The specter of the “Godless” Soviet Union haunted the United States and continental Western Europe throughout the Cold War, but what did atheism mean in the Soviet Union? What was its relationship with religion? In her new book, A Sacred Space Is Never Empty: A History of Soviet Atheism
, Dr. Victoria Smolkin
explores how the Soviet state defined and created spaces for atheism during its nearly 70-year history.
The Soviet state often found itself devising reactions to religion in terms of belief and practice. Religion, particularly Orthodox religion, was an ideological, political and spiritual problem for the state. The state, particularly during the Khrushchev era, needed to fill the ideological and spiritual void the absence of religion created in the hearts and minds of Soviet people. From the Soviet League of the Militant Godless to a cosmonaut wedding in the Moscow Wedding Palace, Smolkin’s use of primary sources effectively illustrates just how diverse the meaning of atheism could be from Lenin to Gorbachev. Smolkin’s work goes beyond the traditional accounts of Soviet atheism as a symptom of authoritarianism or as a secularization project to show that Soviet atheism’s purpose was fundamentally tied to the fate of religion.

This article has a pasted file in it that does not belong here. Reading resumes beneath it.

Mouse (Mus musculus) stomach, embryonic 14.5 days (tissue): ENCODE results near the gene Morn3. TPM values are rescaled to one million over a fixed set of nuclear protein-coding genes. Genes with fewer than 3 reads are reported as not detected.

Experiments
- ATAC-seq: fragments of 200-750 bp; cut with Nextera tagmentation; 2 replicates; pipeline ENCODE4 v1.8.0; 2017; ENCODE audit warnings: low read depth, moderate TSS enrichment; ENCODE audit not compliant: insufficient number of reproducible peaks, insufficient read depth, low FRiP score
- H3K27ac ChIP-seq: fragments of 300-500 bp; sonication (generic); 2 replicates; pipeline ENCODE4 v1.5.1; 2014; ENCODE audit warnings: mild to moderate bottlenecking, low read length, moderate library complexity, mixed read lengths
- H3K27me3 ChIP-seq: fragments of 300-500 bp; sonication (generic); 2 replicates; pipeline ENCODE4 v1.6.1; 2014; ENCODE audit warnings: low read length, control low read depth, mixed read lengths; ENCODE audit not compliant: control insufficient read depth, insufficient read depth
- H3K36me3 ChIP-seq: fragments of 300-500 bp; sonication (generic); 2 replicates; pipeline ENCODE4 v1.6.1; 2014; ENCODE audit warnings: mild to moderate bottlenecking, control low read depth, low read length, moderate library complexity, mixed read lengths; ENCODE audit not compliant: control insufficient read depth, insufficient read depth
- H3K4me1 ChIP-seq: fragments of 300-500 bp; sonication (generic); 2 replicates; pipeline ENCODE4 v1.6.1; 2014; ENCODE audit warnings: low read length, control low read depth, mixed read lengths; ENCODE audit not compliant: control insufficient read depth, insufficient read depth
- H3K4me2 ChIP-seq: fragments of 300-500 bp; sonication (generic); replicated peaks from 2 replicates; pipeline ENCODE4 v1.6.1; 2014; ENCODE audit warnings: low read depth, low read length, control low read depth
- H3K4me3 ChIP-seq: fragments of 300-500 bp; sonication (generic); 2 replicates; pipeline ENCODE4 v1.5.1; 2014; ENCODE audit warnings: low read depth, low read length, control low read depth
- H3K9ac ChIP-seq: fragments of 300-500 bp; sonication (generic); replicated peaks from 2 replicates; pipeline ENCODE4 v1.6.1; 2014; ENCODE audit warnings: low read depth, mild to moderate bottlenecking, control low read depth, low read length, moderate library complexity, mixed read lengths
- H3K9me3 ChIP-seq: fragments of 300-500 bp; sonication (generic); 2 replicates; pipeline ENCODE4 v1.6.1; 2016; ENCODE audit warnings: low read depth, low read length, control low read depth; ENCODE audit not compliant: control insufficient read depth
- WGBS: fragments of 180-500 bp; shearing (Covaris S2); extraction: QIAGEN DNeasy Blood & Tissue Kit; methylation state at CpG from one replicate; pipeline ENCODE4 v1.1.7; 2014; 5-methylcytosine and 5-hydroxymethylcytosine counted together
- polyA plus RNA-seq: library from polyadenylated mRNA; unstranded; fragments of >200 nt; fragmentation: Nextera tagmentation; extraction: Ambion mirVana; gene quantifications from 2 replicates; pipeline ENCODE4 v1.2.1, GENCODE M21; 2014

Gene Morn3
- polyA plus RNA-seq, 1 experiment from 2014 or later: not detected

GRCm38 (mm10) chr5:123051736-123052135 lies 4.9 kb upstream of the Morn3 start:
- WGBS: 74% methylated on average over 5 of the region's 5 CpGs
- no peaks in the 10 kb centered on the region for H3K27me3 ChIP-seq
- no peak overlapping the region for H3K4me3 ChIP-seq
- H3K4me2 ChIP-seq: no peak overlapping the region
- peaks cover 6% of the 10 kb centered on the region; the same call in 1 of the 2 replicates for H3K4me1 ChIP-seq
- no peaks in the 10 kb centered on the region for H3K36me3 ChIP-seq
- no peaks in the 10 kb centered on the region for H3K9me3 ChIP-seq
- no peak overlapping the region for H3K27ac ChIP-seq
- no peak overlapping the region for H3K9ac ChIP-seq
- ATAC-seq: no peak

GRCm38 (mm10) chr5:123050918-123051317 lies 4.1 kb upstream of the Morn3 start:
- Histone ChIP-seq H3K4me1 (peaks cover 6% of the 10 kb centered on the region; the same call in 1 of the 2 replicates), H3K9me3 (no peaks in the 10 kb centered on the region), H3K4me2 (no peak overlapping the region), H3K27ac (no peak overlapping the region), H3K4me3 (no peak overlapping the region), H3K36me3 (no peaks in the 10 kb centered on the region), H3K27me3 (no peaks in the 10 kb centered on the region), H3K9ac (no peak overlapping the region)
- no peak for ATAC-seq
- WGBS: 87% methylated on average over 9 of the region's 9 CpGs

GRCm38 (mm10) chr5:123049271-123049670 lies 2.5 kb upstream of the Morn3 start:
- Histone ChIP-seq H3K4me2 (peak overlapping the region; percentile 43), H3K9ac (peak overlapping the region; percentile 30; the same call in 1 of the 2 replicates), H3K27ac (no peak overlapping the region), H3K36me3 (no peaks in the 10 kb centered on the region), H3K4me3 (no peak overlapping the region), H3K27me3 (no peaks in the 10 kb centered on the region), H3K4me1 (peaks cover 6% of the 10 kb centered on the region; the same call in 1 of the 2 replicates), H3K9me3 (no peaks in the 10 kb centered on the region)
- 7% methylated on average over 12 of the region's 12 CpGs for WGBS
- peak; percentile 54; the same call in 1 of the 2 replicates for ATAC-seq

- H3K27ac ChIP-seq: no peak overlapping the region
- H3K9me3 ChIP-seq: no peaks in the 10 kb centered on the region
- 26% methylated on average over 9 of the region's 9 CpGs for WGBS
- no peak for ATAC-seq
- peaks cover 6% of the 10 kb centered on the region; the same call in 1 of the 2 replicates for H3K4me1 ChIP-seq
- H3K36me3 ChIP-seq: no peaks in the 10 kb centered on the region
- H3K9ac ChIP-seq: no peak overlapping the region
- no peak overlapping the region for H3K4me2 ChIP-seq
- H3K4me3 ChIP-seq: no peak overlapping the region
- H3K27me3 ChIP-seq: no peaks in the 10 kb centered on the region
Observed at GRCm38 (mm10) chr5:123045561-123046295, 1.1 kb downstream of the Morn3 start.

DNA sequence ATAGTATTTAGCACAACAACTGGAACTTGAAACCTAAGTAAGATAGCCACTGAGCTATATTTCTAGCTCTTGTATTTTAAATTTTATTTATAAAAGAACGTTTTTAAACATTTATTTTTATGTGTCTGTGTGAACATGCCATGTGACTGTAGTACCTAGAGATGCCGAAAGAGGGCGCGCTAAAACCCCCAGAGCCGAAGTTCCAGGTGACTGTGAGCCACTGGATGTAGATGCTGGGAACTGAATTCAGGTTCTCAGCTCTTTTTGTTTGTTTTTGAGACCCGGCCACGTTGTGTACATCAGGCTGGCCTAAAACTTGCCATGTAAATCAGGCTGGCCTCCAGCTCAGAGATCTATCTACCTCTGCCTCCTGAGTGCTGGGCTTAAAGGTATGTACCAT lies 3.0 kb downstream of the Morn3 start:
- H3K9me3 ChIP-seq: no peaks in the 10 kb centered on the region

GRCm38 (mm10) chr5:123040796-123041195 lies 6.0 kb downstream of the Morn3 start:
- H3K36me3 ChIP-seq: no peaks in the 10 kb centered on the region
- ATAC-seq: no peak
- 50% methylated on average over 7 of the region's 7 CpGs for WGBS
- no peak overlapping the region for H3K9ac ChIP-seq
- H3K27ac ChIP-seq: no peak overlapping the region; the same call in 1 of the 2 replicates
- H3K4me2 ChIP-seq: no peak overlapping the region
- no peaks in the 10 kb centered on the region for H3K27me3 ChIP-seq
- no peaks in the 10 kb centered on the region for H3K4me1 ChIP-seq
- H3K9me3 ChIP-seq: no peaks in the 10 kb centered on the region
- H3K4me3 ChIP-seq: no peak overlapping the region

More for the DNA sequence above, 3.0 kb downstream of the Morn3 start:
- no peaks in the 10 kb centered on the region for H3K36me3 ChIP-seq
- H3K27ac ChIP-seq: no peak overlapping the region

Kimberly St. Julian-Varnon is a History Instructor at Lee College.